Pope Francis, in Evangelii Gaudium, states that “The entire people of God proclaims the Gospel.” Is this true? Should it be? Sections 132-134 wrap up this thought begun in EG 111. We’ll look at the Holy Father’s final theme, “Culture, thought and education.”
132. Proclaiming the Gospel message to different cultures also involves proclaiming it to professional, scientific and academic circles. This means an encounter between faith, reason and the sciences with a view to developing new approaches and arguments on the issue of credibility, a creative apologetics [Cf. Propositio 17] which would encourage greater openness to the Gospel on the part of all. When certain categories of reason and the sciences are taken up into the proclamation of the message, these categories then become tools of evangelization; water is changed into wine. Whatever is taken up is not just redeemed, but becomes an instrument of the Spirit for enlightening and renewing the world.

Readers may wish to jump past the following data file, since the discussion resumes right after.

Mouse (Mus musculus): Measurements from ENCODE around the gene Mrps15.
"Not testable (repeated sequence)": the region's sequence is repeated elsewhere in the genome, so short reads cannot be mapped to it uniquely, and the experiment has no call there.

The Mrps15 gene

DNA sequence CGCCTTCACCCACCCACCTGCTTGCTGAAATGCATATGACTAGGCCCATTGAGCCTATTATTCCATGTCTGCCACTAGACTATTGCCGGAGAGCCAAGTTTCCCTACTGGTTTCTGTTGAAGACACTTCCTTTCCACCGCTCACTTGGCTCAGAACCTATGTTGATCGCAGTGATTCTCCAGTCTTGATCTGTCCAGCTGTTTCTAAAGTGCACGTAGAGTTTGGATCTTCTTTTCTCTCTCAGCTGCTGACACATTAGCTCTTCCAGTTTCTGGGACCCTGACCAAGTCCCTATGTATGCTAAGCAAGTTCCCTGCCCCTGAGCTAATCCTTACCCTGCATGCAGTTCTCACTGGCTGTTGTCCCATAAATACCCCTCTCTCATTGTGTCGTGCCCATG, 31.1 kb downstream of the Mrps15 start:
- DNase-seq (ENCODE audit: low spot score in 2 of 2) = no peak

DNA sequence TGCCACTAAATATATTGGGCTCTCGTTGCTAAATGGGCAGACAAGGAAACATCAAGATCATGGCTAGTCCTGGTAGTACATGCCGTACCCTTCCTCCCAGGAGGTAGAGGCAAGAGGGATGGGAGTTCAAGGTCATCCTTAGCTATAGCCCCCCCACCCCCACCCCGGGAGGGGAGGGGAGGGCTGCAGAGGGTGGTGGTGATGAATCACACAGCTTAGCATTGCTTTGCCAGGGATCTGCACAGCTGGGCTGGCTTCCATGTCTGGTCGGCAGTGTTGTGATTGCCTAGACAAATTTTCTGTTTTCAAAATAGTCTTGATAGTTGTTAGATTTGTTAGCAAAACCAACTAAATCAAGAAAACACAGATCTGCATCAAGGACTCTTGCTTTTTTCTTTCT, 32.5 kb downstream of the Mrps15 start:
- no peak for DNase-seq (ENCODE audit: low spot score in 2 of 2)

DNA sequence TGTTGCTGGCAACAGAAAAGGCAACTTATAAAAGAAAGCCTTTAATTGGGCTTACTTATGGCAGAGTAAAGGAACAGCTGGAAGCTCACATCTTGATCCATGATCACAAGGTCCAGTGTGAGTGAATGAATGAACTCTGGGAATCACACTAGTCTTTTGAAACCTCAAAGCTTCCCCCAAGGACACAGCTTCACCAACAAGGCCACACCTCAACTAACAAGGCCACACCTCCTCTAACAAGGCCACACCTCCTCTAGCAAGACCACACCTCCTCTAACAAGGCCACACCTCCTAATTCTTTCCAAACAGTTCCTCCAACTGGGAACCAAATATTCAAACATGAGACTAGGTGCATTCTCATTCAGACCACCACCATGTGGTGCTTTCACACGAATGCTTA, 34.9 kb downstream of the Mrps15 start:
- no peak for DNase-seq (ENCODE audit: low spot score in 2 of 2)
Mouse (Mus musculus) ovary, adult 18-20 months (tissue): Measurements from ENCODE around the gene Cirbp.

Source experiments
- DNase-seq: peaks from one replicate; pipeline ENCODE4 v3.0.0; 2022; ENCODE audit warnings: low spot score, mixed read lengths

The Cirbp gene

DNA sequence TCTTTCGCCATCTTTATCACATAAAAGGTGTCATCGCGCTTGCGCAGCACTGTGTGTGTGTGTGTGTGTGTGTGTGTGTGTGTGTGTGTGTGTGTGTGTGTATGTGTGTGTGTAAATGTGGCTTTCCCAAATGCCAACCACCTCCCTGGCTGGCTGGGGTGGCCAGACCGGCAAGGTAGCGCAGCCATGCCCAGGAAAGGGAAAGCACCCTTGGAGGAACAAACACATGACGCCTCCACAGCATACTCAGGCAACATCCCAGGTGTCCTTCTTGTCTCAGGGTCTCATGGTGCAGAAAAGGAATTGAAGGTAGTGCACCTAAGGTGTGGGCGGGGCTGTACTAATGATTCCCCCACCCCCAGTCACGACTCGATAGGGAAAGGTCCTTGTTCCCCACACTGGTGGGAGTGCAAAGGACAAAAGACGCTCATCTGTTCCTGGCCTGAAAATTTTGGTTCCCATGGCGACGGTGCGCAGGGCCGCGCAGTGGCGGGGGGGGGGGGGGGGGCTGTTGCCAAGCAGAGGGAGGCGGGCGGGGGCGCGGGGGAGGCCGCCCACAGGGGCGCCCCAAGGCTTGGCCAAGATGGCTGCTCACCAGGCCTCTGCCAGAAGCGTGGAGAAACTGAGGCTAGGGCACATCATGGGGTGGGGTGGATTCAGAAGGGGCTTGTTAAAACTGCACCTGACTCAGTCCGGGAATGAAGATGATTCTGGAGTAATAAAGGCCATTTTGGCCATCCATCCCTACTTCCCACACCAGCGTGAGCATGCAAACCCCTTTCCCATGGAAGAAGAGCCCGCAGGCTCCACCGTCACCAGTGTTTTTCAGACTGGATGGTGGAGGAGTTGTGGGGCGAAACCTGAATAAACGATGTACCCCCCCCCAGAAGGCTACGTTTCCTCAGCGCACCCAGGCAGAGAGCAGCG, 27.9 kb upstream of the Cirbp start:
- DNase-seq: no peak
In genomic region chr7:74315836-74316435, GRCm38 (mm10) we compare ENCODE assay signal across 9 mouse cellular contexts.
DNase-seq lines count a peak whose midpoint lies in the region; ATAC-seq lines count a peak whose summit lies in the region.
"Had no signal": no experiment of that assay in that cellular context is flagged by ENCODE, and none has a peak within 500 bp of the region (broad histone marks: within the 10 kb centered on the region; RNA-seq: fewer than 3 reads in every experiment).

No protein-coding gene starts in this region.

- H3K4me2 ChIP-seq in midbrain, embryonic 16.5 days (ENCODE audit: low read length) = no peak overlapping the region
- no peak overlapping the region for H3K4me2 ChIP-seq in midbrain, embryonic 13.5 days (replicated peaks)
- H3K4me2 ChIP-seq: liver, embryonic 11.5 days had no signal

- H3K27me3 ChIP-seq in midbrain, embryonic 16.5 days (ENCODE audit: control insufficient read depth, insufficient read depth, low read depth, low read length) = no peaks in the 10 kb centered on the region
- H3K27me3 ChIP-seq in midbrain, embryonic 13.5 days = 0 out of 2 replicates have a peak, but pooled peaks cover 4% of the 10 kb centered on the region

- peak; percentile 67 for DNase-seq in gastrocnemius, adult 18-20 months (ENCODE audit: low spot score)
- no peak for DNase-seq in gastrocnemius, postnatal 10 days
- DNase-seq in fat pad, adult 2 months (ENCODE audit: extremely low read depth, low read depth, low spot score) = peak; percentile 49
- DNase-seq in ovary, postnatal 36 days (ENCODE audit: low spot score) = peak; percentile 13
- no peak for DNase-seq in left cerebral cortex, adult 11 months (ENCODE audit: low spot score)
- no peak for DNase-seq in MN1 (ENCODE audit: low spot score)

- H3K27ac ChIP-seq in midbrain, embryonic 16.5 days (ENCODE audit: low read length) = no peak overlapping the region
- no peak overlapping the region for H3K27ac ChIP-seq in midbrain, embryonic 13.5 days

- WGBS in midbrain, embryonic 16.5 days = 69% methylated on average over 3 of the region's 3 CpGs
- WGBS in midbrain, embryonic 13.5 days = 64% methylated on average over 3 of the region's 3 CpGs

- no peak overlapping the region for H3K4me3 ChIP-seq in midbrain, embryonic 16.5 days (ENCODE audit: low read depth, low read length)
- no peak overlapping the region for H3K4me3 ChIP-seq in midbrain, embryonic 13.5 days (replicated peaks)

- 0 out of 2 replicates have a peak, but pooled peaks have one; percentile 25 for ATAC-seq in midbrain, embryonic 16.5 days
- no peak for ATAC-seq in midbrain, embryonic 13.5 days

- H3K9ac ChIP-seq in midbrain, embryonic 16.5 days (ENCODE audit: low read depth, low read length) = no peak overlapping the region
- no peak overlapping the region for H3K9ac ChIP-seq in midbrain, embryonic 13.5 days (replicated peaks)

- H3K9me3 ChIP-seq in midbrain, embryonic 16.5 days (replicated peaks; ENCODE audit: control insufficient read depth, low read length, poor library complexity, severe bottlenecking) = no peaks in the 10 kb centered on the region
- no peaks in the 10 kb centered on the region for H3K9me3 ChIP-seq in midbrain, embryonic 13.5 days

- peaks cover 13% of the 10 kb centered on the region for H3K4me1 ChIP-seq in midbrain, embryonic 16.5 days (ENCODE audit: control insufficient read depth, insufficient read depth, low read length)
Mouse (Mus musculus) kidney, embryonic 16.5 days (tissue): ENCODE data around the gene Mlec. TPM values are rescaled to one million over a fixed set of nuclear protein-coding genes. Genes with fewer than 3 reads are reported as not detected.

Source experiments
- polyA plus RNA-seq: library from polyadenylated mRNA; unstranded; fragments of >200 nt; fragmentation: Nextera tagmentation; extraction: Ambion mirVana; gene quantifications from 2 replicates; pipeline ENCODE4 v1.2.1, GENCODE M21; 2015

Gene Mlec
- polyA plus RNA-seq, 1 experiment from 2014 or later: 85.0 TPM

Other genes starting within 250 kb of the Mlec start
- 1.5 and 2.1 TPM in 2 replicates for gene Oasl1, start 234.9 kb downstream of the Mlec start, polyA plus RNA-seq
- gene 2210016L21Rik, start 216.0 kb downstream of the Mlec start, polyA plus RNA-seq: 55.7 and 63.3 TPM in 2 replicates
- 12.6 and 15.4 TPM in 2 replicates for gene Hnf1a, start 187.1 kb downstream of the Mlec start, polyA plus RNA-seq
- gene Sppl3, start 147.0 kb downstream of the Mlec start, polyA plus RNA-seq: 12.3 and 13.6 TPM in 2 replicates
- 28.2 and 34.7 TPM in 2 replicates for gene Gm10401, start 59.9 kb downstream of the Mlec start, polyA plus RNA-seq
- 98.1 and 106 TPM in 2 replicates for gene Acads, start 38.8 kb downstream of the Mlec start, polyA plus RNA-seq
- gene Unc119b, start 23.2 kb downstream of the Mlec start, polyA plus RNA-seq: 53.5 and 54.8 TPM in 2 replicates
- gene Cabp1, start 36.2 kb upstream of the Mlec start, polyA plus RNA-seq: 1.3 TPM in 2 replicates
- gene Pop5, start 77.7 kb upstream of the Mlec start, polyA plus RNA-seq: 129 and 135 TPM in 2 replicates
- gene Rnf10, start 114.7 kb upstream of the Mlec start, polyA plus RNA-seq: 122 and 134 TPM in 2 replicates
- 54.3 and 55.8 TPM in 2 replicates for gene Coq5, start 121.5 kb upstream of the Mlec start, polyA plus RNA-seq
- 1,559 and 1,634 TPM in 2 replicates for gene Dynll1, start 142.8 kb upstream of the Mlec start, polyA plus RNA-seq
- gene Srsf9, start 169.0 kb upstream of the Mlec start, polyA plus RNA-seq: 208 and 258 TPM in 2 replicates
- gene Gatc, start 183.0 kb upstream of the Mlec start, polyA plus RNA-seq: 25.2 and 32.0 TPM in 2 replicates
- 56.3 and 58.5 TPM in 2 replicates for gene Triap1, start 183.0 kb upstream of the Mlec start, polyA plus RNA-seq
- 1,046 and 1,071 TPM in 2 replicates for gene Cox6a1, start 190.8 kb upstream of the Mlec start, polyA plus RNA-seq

This is the only mention of “apologetics” in the whole document. Do you find it interesting it is used in a non-religious context–the dialogue between faith and reason, the soul and the mind?
I was also struck with the confidence of Pope Francis, that pieces of the rational culture that might even seem antithetical to the mission of the Gospel might be transformed to become tools for its propagation in the world. The iconic presentations of the sidera of the universe inspire wonder and gratitude–at least to me. Clouds of gas and dust, accumulations of ice, stone, and metals–these inspire me to reflect more deeply on God. And there are certainly wonders aplenty on our own planet.